By Ted Kleine

My date with the Denver Boot began in the summer of 1996, when I sold my pickup truck, the Black Rhino, to a guy named Jimmy Bimbo. I loved that truck–she was great for camping and hauling furniture, and she won every collision she was ever involved in–but she was 11 years old, a rusty hulk with a cracked head gasket and a deep dent that kept me from opening her driver’s side door. Bimbo, a roofer from the northwest side, needed a pickup for a job in Joliet. He offered me $150, and I took it.

After we made the deal, I stood on Magnolia Street and watched him drive away in the Black Rhino, the truck that had carried me to literary parties in New York City and camping trips in Mississippi. Years before, when I’d gotten my very first job, in a downstate city, I piled all my possessions under her dove gray cap, and we moved down there together.

Me and the Black Rhino were as close as Mike Mulligan and his steamshovel. I was so sentimental I didn’t even notice my license plate was still bolted to her hindquarters.

Last year, the Chicago Department of Revenue booted 27,915 vehicles, an all-time high. This year, the revenuers’ busy boot crews matched that mark on August 1. A yellow boot now adorns a car on almost every city block, especially in the crowded north and west side neighborhoods where the booters do most of their work. The city’s been nabbing a lot more scofflaws since 1998, when it debuted the Chicago Adjudication and Ticketing System, which allows booters to troll the streets with a handheld console called an Auto-Cite, typing in license plate numbers.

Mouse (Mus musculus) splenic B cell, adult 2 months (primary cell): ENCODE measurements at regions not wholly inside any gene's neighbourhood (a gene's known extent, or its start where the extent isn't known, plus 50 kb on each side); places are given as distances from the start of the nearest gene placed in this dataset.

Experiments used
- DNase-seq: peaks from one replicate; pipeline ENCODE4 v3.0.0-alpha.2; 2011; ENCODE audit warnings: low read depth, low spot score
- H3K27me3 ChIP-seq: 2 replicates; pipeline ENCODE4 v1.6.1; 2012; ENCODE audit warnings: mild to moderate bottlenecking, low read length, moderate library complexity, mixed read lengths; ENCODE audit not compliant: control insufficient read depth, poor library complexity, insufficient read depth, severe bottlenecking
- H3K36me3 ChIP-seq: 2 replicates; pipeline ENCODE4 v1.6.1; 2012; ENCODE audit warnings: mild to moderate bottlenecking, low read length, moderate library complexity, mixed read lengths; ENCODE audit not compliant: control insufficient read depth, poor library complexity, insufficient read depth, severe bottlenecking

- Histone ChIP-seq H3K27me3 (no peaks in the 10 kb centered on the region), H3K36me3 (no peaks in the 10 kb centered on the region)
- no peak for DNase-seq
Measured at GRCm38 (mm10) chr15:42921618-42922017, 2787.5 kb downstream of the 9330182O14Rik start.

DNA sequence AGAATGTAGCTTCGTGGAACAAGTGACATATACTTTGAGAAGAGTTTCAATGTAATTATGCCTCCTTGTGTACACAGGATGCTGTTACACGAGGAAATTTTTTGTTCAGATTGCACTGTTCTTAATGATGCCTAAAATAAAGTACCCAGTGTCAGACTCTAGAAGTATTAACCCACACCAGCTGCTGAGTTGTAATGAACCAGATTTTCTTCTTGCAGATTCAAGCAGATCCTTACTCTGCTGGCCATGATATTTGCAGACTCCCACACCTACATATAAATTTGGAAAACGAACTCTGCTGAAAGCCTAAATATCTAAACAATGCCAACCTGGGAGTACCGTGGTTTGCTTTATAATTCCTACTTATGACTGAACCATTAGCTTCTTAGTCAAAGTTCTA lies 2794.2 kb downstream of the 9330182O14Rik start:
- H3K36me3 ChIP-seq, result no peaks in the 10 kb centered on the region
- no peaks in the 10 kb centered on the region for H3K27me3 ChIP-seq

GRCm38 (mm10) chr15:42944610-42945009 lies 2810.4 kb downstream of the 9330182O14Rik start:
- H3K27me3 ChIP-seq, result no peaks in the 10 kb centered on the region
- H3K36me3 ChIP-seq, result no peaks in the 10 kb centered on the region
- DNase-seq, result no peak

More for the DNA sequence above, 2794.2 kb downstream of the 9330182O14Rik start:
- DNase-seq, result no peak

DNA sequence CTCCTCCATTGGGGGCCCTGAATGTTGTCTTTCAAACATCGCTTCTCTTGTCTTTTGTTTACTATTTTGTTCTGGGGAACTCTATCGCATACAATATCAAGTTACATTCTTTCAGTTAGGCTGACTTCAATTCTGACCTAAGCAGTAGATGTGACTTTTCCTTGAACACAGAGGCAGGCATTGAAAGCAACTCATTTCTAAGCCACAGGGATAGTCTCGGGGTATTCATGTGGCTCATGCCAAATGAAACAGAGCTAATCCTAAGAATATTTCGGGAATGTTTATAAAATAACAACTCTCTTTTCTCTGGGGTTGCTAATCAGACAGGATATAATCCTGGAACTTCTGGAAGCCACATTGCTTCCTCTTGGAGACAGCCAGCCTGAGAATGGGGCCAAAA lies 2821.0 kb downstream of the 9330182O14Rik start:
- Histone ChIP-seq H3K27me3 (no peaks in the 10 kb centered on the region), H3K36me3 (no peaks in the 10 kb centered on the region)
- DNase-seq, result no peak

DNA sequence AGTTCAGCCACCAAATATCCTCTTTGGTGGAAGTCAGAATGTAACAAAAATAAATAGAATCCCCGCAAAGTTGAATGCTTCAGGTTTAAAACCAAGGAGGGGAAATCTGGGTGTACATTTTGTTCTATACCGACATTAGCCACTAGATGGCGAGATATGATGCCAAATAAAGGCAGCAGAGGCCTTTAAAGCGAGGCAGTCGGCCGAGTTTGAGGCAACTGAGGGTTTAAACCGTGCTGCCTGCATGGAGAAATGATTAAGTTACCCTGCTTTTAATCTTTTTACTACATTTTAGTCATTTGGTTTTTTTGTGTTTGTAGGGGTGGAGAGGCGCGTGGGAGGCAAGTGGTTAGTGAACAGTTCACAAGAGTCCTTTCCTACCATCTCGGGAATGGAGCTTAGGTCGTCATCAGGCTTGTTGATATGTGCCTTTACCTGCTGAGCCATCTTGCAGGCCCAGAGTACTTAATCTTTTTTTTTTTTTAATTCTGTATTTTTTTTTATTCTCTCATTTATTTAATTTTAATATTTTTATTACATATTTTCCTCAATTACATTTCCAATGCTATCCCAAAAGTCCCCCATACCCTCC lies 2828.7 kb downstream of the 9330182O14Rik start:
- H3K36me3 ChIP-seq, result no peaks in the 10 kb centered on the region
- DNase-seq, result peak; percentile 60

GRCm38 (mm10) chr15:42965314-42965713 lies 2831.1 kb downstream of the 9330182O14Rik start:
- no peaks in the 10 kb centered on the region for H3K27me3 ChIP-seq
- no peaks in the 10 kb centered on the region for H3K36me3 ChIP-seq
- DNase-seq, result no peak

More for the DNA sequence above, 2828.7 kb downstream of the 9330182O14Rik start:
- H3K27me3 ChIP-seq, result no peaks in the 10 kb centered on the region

“In the past, the way to check eligibility was to go around with giant logbooks,” says Department of Revenue director Bea Reyna-Hickey. “Now, through our Auto-Cites, they’re plugging in plates–anyone who is boot eligible will be on that list.”

The new system also allows the city to track drivers from plate to plate. Anyone who throws away a plate, or sells it to a roofer from the northwest side, is still responsible for its tickets. If you own two cars, the Revenue Department will boot your Ford for tickets your Chevy collected. The city is making a lot of money. Overnight, the number of boot-eligible vehicles–cars and trucks belonging to drivers with five unpaid tickets–doubled, from 320,000 to 650,000.

Success always has its critics, though. During last year’s mayoral campaign, Bobby Rush vowed to stop the booting, claiming it picked on poor people who have to park on the street.

“Parking fines are disproportionately absorbed by the working poor, because these are individuals who live in areas where they don’t have access to garages or driveways,” said Rush’s spokeswoman, Bess Bezirgan, in January 1999. “In areas that are more urban and crowded, there’s no street parking and, by and large, if you live in those neighborhoods, your car is going to get tickets.”

You also won’t be able to hide your car in a garage, where the boot crews can’t touch it. After Rush made the boot a populist issue, the Revenue Department released figures showing that in a two-and-half-month period that winter, it booted 131 cars in the 27th Ward, a near west side neighborhood afflicted with both congestion and poverty. In the semisuburban 41st Ward, out by O’Hare, it booted five. In Beverly’s 19th Ward, six.

The department won’t release updated figures, but spokesman Charles Edwards concedes that “we boot more north of Madison than south of Madison,” adding that “some areas are residential and have off-street parking and people won’t get a lot of tickets. Whereas on the north lakefront, you’ll find a higher number of boot-eligible vehicles.”